Food question of the week: Why is fruitcake so indestructable?
If you still have fruitcake left over from Christmas, you are undoubtedly wondering why it is still around and whether it is still edible.
Fortunately, we have Scientific American to thank for shedding light on this pressing issue.
According to the U.S. Department of Agriculture, these seemingly indestructible pastries typically stay fresh for six months in the pantry and up to a year when refrigerated. But anecdotally we know that they can last for decades; some of the oldest have been preserved for more than a century. In 2017 a then 106-year-old fruitcake left behind by members of a 1910 Antarctic expedition was unearthed from one of the continent’s first buildings. And in 2019 the Detroit News reported that a Michigan family treasured a then 141-year-old fruitcake as an heirloom. And you could theoretically still eat these century-old cakes without harm—if you can get past the nauseating, rancid smell.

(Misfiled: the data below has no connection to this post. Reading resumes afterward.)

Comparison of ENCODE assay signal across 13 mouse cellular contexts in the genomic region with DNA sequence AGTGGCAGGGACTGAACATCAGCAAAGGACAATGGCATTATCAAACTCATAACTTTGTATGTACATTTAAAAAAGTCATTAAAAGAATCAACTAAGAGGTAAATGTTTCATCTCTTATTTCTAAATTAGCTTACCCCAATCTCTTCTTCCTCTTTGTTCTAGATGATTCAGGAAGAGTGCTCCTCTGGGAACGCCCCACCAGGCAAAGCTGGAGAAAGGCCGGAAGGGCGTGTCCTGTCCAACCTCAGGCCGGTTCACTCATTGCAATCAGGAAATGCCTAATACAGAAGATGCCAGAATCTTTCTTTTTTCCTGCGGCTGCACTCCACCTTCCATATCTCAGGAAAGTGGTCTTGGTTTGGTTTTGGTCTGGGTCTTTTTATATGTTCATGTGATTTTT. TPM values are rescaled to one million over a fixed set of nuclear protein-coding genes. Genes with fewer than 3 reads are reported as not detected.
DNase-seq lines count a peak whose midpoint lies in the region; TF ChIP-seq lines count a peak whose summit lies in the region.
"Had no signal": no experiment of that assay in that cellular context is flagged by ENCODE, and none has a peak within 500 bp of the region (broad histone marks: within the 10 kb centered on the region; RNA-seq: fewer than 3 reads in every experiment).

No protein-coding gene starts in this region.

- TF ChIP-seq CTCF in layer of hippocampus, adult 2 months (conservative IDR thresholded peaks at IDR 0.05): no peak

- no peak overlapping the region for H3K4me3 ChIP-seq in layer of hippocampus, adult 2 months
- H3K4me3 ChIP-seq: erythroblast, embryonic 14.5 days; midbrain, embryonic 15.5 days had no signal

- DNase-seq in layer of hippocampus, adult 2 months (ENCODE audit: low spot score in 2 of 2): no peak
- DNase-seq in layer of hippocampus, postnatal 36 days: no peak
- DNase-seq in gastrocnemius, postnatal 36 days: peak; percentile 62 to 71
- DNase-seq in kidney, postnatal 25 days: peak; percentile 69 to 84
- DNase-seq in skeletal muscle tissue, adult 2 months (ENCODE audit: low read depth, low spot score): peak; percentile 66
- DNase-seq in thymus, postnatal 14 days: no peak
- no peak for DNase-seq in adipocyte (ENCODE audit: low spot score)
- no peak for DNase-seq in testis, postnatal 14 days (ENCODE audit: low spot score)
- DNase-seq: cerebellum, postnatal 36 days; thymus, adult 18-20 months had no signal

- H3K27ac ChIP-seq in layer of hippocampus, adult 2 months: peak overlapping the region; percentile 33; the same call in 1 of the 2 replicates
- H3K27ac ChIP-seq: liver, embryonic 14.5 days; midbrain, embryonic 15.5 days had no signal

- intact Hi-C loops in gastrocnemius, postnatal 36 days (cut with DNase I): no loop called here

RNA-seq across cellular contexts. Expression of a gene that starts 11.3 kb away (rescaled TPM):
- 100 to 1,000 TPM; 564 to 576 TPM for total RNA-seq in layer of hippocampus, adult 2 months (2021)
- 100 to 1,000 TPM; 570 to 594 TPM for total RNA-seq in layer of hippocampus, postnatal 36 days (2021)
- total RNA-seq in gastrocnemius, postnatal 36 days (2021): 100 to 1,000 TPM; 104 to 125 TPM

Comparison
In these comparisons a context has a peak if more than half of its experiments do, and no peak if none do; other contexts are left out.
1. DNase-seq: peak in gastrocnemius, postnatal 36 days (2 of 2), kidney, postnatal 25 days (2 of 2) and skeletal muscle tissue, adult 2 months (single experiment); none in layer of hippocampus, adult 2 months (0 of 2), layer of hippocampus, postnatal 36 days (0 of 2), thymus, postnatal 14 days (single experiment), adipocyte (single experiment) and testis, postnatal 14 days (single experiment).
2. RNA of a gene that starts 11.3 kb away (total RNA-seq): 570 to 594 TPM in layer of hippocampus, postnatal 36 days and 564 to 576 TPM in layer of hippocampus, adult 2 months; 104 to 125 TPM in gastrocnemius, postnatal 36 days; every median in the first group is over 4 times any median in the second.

The reasons for fruitcake’s indestructability are because it is made with:
- Dried fruit
- Not much liquid
Bacteria are killed by alcohol and do not reproduce well under conditions of high sugar, low water, and low oxygen (high cake density)—dryness, in a word.
So if yours is still around, you can eat it as long as it smells OK. If it starts smelling bad, it’s because the fats are getting rnncid.
Aren’t you glad I asked?